So let's practise a bit more common sense and be a better photographer at the end of the day. Lastly, no one should stop others from responding to this thread if they want to. This is a public forum. Anyone can speak their mind subject to the regulations laid here by the Admin and the local law. If you don't like what is being discussed/debated, you can choose not to read it.
Last edited by Newman; 23rd October 2003 at 05:15 AM.
23rd October 2003, 10:03 AM
Snappist, you made your point.
Spinning a long story and justifing for your existence. I applaud that.
I can simply picture you as one of those people who would hand a stack of documents to the officials and proclaiming abuse to dolphins at Underwaterworld Sentosa.
Of course, at the same time, engage media coverage so that you can enlist help of bulldozing your point across Singapore.
Man, you should be in show business. Either that or a journalist... that might humble your loud opinions a bit.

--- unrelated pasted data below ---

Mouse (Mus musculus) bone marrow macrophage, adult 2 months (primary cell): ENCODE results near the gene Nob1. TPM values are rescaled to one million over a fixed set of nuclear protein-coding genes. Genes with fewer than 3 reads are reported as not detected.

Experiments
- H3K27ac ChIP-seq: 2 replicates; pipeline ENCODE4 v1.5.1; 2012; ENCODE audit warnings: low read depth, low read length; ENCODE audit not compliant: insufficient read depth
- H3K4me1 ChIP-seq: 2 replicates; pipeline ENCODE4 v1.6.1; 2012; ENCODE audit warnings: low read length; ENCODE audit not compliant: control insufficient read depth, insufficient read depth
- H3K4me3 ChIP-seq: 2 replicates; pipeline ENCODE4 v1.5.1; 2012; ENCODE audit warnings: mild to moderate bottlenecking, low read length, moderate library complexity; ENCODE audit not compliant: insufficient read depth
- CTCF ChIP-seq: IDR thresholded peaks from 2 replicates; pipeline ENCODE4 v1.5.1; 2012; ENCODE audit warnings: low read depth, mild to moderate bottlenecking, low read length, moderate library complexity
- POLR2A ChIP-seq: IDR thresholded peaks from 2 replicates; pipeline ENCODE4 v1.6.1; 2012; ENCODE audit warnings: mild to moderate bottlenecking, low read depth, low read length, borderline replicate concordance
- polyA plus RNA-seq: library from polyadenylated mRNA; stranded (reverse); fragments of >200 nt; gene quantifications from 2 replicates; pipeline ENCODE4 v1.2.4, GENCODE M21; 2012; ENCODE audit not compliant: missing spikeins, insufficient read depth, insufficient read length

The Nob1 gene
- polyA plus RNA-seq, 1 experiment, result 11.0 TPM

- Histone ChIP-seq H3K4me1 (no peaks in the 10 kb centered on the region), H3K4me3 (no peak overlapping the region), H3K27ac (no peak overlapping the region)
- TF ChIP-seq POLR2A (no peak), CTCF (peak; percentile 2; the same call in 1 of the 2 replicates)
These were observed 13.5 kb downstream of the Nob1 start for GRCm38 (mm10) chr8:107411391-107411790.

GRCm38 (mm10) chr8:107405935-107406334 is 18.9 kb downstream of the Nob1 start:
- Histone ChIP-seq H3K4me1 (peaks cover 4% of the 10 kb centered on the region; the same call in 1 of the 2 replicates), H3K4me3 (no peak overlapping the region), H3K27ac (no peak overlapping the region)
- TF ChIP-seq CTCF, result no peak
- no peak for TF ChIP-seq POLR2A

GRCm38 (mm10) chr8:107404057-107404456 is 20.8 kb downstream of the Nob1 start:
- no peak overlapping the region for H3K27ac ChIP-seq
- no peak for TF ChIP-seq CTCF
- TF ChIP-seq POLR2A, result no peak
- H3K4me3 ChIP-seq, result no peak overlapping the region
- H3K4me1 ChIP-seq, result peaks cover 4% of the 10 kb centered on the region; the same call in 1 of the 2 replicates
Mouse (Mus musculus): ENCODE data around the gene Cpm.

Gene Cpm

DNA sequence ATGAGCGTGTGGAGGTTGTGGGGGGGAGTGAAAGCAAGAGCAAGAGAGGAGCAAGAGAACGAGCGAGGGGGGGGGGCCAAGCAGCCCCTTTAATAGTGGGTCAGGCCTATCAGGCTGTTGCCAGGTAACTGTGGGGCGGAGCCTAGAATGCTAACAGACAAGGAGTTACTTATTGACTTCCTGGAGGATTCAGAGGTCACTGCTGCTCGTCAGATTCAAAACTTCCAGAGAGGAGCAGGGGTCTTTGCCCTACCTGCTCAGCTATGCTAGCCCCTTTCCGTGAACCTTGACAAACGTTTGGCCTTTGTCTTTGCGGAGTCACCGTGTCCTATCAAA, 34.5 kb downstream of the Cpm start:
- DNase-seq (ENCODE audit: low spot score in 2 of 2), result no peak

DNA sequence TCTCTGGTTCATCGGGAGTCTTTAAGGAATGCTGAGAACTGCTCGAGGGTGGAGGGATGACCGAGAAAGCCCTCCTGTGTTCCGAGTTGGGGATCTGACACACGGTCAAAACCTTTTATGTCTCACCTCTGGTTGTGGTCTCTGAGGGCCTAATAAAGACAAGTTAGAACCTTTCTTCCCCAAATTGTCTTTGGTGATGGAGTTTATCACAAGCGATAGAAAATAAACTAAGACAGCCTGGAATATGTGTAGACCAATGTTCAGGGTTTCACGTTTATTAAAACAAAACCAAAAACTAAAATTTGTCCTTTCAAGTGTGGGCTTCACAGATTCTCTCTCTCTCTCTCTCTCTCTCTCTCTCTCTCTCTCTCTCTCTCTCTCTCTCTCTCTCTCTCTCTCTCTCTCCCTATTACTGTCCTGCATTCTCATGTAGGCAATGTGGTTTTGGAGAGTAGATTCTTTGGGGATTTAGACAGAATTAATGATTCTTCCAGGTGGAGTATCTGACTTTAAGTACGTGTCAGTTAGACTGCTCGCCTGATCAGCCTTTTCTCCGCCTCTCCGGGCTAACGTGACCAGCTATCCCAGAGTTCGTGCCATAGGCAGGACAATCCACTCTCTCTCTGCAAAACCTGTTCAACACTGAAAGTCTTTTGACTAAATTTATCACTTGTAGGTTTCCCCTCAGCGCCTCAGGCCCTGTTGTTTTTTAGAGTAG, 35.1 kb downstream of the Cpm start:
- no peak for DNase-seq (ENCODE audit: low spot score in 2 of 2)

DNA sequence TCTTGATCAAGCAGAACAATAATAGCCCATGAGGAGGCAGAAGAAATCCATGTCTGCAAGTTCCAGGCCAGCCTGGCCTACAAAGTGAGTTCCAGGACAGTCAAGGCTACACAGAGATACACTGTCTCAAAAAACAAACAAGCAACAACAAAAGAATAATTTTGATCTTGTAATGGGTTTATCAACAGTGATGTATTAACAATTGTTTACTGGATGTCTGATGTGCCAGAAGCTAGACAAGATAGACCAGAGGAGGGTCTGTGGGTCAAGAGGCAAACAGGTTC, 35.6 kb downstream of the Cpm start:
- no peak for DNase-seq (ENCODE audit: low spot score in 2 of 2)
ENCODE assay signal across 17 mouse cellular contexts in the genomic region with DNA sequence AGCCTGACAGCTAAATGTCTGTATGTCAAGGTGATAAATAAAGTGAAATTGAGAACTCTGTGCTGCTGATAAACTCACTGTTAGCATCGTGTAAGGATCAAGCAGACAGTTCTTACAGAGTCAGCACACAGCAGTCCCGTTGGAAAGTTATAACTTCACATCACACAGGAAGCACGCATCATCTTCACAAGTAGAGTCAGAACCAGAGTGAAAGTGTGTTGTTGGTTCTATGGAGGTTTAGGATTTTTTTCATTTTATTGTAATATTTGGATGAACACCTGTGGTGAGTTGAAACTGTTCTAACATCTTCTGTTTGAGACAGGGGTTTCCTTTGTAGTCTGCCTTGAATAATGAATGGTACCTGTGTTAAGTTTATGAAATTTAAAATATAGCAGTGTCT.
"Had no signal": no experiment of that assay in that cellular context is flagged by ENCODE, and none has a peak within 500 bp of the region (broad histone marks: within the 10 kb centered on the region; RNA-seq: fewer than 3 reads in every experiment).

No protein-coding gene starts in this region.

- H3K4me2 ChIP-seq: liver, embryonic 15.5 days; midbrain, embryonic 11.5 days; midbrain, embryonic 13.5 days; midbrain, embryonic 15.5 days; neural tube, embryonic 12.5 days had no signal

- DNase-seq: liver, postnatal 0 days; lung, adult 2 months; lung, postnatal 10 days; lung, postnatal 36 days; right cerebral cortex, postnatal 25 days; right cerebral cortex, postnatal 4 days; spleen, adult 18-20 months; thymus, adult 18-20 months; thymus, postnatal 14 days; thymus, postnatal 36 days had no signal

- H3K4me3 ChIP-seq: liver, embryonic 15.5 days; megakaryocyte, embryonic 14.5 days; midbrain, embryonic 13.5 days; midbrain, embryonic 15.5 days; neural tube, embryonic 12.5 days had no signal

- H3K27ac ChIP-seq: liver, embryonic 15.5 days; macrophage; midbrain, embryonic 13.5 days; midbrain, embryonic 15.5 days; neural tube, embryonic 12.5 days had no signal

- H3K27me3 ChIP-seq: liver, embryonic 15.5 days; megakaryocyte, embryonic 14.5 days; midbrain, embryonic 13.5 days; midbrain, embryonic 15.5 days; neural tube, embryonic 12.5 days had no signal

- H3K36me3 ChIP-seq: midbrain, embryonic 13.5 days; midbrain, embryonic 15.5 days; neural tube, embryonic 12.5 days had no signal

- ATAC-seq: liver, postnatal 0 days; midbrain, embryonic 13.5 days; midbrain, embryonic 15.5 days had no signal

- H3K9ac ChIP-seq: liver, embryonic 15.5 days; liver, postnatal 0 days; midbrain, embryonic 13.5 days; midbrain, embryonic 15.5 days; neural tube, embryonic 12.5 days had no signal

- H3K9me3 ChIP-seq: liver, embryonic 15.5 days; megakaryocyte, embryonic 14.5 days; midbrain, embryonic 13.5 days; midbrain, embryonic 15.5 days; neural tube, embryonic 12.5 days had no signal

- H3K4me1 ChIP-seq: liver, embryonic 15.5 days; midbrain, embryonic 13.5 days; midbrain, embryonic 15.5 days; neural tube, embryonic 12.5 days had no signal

Oh what the hey, join up at grassroots level and see how much better you can improve our lives.
23rd October 2003, 10:30 AM
Considering that the picture is deliberately 'unflattering', I answer 'no'.
Digging nose in public is pretty unflattering.
I do try my best to ask permission to shoot portraits of strangers, or I will show them the picture to ask if they like it (I use a digital camera).
23rd October 2003, 10:34 AM
Originally Posted by VincentLin
You have also justified your "sarcastic" existence. I applaud your sarcasm.
23rd October 2003, 10:35 AM
Originally Posted by yowch
Do make an attempt to view the picture he posted and read all the previous posts first. I'm afraid you have gotten the wrong idea of what this thread is about.
23rd October 2003, 10:46 AM
The nose digging incident as described is a painted scenario.
Originally Posted by yowch
The actual image which is unflattering, unattractive of strangers in public that is posted is here.
It shows someone's mother or someone's wife sticking her tongue out to reach for a piece of chwee kueh. It also shows someone's auntie, wife, sister or relative with a twisted lip as she appears to be using her tongue to clear an imbedded material in her tooth. Thus her twitched look and veins on her neck.
To many, this is an unattractive or unflattering image of total strangers enjoying a meal in public. And worse, I reiterate, the image is posted for all to see as it fits the artist's idea of eating as a Singaporean favorite as an entry to the thread "Things that makes us Singaporean (Street and Candids)".